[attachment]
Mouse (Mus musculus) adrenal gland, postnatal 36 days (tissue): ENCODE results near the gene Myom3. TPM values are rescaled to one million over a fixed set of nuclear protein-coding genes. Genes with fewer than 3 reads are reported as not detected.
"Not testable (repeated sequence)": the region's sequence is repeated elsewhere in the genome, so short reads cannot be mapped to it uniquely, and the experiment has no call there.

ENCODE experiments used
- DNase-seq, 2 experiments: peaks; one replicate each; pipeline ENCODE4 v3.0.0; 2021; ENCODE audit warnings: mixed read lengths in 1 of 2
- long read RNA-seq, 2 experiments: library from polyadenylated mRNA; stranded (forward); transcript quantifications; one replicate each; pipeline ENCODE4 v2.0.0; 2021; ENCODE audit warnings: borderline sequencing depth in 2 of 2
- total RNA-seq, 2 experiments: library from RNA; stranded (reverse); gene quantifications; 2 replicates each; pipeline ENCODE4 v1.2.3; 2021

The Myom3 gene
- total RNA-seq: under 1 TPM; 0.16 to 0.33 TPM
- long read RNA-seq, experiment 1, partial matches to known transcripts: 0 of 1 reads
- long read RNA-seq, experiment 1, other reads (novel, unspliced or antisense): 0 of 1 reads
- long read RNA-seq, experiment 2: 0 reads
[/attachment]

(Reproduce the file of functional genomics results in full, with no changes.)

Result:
Mouse (Mus musculus) adrenal gland, postnatal 36 days (tissue): ENCODE results near the gene Myom3. TPM values are rescaled to one million over a fixed set of nuclear protein-coding genes. Genes with fewer than 3 reads are reported as not detected.
"Not testable (repeated sequence)": the region's sequence is repeated elsewhere in the genome, so short reads cannot be mapped to it uniquely, and the experiment has no call there.

ENCODE experiments used
- DNase-seq, 2 experiments: peaks; one replicate each; pipeline ENCODE4 v3.0.0; 2021; ENCODE audit warnings: mixed read lengths in 1 of 2
- long read RNA-seq, 2 experiments: library from polyadenylated mRNA; stranded (forward); transcript quantifications; one replicate each; pipeline ENCODE4 v2.0.0; 2021; ENCODE audit warnings: borderline sequencing depth in 2 of 2
- total RNA-seq, 2 experiments: library from RNA; stranded (reverse); gene quantifications; 2 replicates each; pipeline ENCODE4 v1.2.3; 2021

The Myom3 gene
- total RNA-seq: under 1 TPM; 0.16 to 0.33 TPM
- long read RNA-seq, experiment 1, partial matches to known transcripts: 0 of 1 reads
- long read RNA-seq, experiment 1, other reads (novel, unspliced or antisense): 0 of 1 reads
- long read RNA-seq, experiment 2: 0 reads